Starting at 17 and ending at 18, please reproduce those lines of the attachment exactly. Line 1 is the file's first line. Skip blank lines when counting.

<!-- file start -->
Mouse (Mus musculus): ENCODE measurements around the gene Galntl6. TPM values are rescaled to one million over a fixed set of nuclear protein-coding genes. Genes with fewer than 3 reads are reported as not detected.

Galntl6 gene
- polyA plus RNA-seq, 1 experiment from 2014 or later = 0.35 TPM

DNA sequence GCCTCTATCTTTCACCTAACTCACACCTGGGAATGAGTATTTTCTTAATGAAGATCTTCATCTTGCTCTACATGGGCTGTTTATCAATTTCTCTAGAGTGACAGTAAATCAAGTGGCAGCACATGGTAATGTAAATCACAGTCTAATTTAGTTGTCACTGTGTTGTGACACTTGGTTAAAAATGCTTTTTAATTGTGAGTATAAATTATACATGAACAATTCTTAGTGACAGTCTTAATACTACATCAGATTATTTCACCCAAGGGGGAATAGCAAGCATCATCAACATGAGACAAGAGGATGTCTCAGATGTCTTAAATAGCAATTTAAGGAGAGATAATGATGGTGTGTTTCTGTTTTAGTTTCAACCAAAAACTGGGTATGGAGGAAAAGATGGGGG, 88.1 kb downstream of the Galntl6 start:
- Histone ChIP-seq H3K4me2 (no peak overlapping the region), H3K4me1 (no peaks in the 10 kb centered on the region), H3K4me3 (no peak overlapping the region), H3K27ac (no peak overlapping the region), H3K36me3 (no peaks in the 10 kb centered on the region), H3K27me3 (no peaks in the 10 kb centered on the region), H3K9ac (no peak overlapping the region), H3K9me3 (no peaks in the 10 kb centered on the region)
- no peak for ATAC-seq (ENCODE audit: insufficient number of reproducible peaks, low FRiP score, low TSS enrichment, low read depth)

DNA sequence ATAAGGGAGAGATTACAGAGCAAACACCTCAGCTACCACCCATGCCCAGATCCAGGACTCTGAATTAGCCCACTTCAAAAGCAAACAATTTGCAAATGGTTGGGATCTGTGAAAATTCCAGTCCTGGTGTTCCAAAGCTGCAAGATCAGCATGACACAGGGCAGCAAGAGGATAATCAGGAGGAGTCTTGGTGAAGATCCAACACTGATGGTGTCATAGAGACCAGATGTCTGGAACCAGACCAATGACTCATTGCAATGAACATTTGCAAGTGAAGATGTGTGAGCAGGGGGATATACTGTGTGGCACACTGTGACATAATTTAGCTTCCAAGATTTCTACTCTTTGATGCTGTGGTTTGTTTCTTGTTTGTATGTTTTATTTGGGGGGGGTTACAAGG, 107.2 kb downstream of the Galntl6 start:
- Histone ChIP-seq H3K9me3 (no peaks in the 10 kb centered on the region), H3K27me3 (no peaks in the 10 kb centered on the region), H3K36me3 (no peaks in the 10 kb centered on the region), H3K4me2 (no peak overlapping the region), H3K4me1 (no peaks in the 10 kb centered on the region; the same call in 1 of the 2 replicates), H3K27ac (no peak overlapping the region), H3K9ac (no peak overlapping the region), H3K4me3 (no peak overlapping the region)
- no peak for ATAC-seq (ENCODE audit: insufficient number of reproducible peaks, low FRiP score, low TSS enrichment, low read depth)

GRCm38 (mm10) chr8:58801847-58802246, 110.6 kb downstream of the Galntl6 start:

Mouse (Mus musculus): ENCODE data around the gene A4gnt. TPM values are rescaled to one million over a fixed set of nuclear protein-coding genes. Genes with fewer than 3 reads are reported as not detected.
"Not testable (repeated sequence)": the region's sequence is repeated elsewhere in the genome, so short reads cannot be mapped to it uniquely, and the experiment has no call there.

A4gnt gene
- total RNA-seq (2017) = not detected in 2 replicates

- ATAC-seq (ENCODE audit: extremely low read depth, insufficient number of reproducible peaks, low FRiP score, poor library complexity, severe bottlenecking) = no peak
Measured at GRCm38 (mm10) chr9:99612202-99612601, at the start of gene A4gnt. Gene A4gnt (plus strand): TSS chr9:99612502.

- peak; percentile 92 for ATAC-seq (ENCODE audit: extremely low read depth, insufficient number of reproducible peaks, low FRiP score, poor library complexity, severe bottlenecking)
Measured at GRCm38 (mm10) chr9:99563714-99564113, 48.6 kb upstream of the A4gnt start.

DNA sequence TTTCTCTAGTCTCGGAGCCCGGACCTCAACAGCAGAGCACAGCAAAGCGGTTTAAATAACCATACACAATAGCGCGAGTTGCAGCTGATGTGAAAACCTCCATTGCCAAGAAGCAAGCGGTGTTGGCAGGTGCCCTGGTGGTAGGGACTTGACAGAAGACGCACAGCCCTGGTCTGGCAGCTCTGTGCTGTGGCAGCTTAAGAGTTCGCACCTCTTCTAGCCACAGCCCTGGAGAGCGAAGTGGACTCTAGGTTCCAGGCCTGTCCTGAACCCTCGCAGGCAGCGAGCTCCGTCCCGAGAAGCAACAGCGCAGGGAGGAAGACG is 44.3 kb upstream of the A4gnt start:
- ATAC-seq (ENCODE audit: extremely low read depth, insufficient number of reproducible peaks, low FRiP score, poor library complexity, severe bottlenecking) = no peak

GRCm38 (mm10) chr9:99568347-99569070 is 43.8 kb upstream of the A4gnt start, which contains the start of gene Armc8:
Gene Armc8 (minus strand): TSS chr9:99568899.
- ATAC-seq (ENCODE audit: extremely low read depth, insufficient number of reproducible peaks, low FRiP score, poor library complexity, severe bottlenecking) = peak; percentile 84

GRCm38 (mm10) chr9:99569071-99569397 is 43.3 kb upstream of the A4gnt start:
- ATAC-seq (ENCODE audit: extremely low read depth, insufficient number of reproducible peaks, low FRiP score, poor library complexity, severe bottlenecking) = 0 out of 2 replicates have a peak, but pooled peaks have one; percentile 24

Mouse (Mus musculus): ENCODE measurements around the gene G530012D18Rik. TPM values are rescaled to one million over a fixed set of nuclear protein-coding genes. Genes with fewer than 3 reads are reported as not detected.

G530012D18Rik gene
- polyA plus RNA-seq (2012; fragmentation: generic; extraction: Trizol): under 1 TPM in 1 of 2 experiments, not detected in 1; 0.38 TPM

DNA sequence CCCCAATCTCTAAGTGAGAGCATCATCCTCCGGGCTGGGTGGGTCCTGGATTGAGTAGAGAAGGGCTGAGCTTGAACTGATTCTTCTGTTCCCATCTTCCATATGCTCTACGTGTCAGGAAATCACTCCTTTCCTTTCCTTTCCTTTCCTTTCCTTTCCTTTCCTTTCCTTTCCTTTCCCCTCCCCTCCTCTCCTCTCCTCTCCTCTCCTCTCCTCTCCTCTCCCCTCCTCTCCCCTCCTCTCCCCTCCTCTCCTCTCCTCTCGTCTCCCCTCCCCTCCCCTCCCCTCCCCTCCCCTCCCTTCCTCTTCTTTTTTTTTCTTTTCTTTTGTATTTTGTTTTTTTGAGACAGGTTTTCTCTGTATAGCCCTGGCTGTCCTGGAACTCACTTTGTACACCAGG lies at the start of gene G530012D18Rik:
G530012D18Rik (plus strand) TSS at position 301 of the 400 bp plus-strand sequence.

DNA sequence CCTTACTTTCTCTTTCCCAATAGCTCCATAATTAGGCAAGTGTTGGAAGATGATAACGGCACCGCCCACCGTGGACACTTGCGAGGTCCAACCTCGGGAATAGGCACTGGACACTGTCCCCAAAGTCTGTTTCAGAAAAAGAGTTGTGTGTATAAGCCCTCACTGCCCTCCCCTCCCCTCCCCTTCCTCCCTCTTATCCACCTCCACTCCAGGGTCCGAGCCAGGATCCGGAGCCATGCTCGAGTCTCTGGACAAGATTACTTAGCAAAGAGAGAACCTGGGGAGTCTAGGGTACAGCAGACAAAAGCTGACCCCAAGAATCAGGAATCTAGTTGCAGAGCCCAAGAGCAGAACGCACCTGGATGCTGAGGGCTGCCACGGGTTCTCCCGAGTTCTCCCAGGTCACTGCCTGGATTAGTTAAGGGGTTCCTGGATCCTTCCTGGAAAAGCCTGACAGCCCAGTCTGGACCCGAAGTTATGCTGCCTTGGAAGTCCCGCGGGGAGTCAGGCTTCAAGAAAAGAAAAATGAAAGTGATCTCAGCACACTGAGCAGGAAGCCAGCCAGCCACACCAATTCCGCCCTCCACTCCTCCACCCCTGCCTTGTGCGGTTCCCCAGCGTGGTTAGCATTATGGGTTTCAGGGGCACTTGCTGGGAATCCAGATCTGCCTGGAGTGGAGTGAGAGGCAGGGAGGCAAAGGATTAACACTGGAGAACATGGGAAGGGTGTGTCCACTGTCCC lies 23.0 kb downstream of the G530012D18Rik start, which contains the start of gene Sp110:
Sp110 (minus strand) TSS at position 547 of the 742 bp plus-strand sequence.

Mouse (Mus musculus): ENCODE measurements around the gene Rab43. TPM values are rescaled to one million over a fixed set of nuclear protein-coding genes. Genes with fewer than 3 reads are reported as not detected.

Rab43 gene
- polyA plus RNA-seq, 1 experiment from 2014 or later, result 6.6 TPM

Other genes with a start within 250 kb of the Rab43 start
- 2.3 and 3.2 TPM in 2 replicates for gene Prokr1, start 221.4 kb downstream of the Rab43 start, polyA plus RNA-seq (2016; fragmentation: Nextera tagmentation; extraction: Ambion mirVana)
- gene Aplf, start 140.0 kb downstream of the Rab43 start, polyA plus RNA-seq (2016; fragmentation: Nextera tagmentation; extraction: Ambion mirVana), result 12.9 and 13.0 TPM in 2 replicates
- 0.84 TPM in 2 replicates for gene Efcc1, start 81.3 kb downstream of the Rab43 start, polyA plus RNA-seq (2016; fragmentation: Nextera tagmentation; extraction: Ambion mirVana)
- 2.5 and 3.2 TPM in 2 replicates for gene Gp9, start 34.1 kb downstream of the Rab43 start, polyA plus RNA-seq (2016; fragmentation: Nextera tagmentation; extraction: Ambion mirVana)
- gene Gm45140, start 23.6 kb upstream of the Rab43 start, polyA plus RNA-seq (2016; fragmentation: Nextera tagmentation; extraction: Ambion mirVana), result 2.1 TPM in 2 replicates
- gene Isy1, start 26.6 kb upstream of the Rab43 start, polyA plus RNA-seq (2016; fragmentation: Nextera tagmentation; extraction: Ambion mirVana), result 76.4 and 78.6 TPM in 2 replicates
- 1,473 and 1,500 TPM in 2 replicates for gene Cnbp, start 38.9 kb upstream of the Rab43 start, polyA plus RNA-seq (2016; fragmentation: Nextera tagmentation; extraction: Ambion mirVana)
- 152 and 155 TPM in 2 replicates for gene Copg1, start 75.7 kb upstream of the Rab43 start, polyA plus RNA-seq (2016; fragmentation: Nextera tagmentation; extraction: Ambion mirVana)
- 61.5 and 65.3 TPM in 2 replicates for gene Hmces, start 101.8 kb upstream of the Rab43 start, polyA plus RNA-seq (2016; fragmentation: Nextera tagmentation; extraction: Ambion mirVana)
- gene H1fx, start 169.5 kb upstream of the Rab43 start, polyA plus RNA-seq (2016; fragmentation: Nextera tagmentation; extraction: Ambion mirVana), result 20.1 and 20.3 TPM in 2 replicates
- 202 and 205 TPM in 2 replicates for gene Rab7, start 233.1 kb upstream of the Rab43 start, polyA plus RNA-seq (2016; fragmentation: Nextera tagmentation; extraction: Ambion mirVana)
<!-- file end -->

- peak; percentile 92 for ATAC-seq (ENCODE audit: extremely low read depth, insufficient number of reproducible peaks, low FRiP score, poor library complexity, severe bottlenecking)
Measured at GRCm38 (mm10) chr9:99563714-99564113, 48.6 kb upstream of the A4gnt start.